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Title: Demarcating dramaturgy : mapping theory onto practice
Author: Bolton, Jacqueline Louise
ISNI:       0000 0004 2718 9958
Awarding Body: University of Leeds
Current Institution: University of Leeds
Date of Award: 2011
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'Dramaturgy' and the 'dramaturg' have entered the discourse of English theatre practitioners over the past two decades. For individuals working within subsidized building-based producing theatres, understandings and applications of dramaturgical practice have been significantly shaped by the structures and objectives of literary management - a role, established within the industry since the 1990s, dedicated to the development of new plays and playwrights. In Germany, the dramaturgical profession dates back to the latter half of the eighteenth century and, since the twentieth century, has held a remit inclined more towards the programming and production of theatre works than the developing and commissioning of new theatre writing. In Germany and across mainland Europe, dramaturgs hold a recognized position at the heart of producing structures; in England, the role and status of the dramaturg are less defined. Despite a decade or so of concerted explanation and exploration, the concept of dramaturgy continues to be met with indifference, principally associated with practices of literary management which, this thesis shall argue, risk eliding the critical and creative scope of dramaturgy as it is practised on the continent. Through an assessment of the cultural, philosophical and economic contexts which inform processes of theatre-making, this thesis seeks to articulate and analyse these contrasting practices of dramaturgy. Chapters One and Two focus upon contemporary definitions of dramaturgy in England, addressing the role of the dramaturg within new play development and analysing the impact that distinctions between 'script-led' and 'non-script-led' approaches to theatre have had upon the reception of dramaturgical practice. Chapters Three and Four then compare those aspects of German and English theatre practice which I believe critically determine the agency of a dramaturg within production processes. These aspects may be summarized respectively as, on a microlevel, the relationship between text and performance and, on a macro-level, the relationship between theatre and society. This thesis regards dramaturgy as a creative practice defined in relation to a shared set of attitudes towards the production and reception of theatre, and argues that a specifically dramaturgical contribution to theatremaking rests in this analysis of the dynamic between performance and spectator.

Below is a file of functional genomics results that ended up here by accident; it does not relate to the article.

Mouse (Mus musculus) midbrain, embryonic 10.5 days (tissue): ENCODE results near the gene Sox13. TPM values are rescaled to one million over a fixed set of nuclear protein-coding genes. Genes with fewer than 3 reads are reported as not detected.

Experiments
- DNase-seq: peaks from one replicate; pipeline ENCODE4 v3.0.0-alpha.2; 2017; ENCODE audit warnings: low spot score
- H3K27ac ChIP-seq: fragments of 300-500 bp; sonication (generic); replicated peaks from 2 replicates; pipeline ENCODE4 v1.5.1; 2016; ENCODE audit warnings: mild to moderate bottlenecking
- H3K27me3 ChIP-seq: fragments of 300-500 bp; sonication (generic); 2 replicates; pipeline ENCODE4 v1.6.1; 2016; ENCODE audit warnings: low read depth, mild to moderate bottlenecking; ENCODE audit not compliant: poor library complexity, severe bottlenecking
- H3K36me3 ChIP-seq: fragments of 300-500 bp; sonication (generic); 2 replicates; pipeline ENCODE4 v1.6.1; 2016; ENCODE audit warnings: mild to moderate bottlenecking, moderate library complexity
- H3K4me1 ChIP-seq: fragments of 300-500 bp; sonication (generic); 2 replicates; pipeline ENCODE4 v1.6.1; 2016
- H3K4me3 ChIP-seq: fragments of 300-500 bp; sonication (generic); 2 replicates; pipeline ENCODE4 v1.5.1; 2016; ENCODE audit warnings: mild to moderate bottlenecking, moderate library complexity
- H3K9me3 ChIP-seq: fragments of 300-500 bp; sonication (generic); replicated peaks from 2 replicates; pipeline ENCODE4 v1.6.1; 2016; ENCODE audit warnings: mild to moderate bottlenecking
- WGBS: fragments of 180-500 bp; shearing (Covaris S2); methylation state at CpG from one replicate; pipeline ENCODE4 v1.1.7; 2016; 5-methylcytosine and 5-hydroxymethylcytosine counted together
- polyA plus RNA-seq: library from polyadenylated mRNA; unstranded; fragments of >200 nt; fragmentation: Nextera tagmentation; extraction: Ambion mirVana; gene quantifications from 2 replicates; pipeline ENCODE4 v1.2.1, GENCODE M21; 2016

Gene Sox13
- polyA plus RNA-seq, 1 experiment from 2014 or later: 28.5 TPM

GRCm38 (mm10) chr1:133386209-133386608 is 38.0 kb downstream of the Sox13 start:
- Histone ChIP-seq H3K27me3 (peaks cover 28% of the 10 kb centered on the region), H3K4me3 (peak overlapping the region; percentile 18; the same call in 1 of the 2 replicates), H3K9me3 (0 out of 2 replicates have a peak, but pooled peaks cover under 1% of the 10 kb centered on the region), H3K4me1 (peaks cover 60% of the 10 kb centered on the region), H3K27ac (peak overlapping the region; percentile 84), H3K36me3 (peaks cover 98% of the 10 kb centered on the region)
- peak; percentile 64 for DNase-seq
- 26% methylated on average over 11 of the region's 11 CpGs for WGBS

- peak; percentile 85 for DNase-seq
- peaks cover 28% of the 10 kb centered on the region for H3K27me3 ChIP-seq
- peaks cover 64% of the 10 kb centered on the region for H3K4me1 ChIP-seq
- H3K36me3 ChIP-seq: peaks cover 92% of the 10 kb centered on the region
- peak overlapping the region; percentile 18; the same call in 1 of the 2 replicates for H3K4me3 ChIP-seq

Supervisor: Not available Sponsor: Not available
Qualification Name: Thesis (Ph.D.) Qualification Level: Doctoral
EThOS ID:  DOI: Not available